Remembering Boris Weisfeiler

aviso copia

The New York Times reports that Chilean judge Jorge Zepeda “has put an end to the 16-year investigation” into the disappearance and death of the Russian-American mathematician Boris Weisfeiler, pictured above, while hiking in Chile in 1985, at the time of the Pinochet dictatorship.  For those unfamiliar with the case, here is what Allyn Jackson wrote in January 2004 in the Notices of the AMS:

In 1985 the mathematician Boris Weisfeiler disappeared while hiking alone in a remote area of Chile. At the time, he was a professor of mathematics at Pennsylvania State University and was widely recognized for his work in algebraic groups. What happened to him remains a mystery, and to this day it is not known whether he is still alive.  Born in the Soviet Union, Weisfeiler received his Ph.D. in 1970 from the Leningrad branch of the Steklov Institute, where his adviser was E. B. Vinberg. Weisfeiler emigrated to the United States in 1975 and worked with Armand Borel at the Institute for Advanced Study. The next year he joined the faculty at Pennsylvania State University. In 1981 he became an American citizen.  Weisfeiler’s disappearance has been the subject of several newspaper articles (see, for example, “Chilean Mystery: Clues to Vanished American”, by Larry Rohter, New York Times, May 19, 2002; and “Tracing a Mystery of the Missing in Chile”, by Pascale Bonnefoy, Washington Post, January 18, 2003). Further information about media coverage, as well as the present status of the investigation into his disappearance, may be found at http://weisfeiler. com/boris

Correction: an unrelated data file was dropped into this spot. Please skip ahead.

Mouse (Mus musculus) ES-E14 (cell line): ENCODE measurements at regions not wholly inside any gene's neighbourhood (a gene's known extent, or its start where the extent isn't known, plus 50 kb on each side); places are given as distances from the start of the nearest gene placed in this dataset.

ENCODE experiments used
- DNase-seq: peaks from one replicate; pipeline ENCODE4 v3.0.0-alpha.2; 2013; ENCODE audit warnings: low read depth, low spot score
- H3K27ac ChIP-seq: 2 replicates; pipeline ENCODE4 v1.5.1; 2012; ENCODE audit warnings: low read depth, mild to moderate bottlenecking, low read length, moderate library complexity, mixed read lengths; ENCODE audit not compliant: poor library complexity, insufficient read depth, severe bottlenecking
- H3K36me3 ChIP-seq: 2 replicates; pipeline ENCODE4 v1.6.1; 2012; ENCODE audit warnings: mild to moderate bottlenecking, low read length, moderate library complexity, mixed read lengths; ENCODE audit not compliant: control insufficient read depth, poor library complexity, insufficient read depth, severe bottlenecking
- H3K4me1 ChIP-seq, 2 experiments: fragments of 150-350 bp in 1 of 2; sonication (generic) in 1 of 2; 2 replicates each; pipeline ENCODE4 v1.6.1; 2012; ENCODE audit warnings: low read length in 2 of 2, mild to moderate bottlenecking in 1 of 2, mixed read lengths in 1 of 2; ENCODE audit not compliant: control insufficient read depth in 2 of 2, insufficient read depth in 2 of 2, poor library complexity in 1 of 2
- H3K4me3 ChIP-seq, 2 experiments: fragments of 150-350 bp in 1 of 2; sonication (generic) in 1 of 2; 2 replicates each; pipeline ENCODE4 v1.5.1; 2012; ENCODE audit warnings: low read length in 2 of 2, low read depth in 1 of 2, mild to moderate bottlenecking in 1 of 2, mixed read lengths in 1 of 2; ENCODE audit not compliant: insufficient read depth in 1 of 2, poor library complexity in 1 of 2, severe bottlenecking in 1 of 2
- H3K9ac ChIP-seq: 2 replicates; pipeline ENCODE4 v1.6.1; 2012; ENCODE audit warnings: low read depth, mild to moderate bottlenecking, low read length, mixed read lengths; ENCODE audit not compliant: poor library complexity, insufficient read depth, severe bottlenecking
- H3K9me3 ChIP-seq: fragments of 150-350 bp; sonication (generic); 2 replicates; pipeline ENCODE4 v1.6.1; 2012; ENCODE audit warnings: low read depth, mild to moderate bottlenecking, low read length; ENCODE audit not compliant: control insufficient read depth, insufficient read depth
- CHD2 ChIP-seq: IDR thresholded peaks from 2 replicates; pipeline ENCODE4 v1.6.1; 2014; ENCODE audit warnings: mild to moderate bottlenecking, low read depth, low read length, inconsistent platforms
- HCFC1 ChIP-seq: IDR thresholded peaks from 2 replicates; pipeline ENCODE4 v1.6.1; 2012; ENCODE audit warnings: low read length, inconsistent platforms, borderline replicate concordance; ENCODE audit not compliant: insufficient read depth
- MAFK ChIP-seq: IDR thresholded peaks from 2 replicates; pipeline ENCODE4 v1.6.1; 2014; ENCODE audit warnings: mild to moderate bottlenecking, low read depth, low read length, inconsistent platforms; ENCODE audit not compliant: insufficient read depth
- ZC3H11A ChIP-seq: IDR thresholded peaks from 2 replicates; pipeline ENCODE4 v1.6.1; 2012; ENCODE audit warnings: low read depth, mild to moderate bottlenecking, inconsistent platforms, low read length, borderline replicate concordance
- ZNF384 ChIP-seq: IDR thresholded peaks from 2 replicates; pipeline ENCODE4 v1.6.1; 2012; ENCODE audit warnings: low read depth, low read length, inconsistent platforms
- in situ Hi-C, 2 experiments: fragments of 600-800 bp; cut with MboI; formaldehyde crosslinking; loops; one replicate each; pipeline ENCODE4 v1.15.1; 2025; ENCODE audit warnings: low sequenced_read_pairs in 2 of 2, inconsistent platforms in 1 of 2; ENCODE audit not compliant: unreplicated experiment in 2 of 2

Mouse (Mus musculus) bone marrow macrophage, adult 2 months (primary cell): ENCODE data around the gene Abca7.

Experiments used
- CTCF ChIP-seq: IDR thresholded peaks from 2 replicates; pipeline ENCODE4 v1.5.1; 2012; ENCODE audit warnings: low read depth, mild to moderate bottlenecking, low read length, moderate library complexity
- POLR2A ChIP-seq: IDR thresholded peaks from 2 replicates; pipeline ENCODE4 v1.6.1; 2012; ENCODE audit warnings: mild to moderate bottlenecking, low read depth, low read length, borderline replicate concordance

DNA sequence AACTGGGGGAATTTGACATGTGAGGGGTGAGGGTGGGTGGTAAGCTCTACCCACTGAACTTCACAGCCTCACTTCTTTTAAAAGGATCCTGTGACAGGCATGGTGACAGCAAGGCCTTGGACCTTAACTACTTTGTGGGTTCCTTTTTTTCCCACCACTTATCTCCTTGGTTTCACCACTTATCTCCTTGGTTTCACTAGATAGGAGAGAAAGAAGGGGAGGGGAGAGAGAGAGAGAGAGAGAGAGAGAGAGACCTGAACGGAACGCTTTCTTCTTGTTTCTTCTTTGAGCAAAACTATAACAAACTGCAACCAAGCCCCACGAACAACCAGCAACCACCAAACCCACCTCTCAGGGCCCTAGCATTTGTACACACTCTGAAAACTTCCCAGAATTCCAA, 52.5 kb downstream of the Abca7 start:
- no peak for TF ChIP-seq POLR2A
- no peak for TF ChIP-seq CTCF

On the occasion of the publication in Chile of a book about Weisfeiler’s disappearance, the Notices decided to present a brief tribute to his life and work. What follows is a short summary of his mathematical work and a review of the book. This is not an obituary, as hope remains that Weisfeiler is still alive. Nevertheless, it seems appropriate to commemorate this lost member of the mathematical community, whose absence is keenly felt.
—Allyn Jackson
The Notices tribute consisted in two articles by Alexander Lubotzky (on Weisfeiler’s work) and a review by Neal Koblitz of the book pictured below,
published in Chile in 2002.  The book’s thesis, which Koblitz found convincing, is that Weisfeiler was arrested by a military patrol — eight of whose members were put on trial in 2012 but released by judge Zepeda’s ruling — and handed over
to nearby Colonia Dignidad, an enclave of ultrarightist German immigrants founded and at the time still led by ex-Nazi Paul Schäfer. Thinking that Weisfeiler was a “Jewish spy” working for Nazi-hunters, they imprisoned and eventually killed him.
 The website mentioned in Jackson’s introduction is still active and has a reaction to the judge’s ruling, under the title “A Travesty of Justice.”
Judge Zepeda’s ruling in this case is a direct aide-mémoire of the judicial rulings during Gen Pinochet’s dictatorship. Regrettably, today’s Chilean Justice is strongly influenced by the government as well: the Chilean political establishment continues to see the Armed Forces as a threat to political stability and prefer not to interfere in their affairs.
The website has a long list of articles about the case, mostly in Spanish.  Those who understand Spanish can read an interview with Weisfeiler’s sister Olga, dated March 16, 2016, in the Chilean website
La noticia sobre el fallo que absolvió a los culpables de este crimen fue un golpe duro para ella…. No tanto por la decisión del juez Jorge Zepeda, que descartó que fuera un crimen de lesa humanidad, sino porque, según comenta, el magistrado la engañó a ella, su familia y al gobierno de los Estados Unidos acerca de cómo finalizaría esta historia.

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